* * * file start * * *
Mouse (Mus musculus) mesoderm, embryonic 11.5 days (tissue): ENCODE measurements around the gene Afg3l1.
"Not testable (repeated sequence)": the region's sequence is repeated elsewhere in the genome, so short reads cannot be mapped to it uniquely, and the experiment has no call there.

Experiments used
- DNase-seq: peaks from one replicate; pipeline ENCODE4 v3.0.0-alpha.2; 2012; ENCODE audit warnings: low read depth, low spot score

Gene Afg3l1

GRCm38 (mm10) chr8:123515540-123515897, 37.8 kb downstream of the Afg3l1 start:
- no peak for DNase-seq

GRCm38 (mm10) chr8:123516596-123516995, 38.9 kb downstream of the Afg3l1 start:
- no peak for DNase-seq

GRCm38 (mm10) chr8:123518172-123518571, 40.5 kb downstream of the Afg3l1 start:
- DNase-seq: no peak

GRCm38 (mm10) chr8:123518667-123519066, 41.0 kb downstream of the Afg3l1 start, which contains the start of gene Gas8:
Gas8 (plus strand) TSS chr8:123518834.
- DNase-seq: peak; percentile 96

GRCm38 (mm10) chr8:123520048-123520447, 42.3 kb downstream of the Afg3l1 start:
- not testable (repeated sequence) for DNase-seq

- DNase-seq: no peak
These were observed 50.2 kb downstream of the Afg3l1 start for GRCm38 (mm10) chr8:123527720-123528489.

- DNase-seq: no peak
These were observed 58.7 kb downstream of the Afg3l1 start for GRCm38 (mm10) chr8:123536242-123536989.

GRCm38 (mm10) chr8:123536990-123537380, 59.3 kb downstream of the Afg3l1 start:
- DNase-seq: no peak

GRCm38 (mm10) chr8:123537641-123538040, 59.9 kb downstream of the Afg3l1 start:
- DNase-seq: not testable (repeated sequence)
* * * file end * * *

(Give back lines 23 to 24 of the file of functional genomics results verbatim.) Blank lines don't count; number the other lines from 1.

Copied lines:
GRCm38 (mm10) chr8:123537641-123538040, 59.9 kb downstream of the Afg3l1 start:
- DNase-seq: not testable (repeated sequence)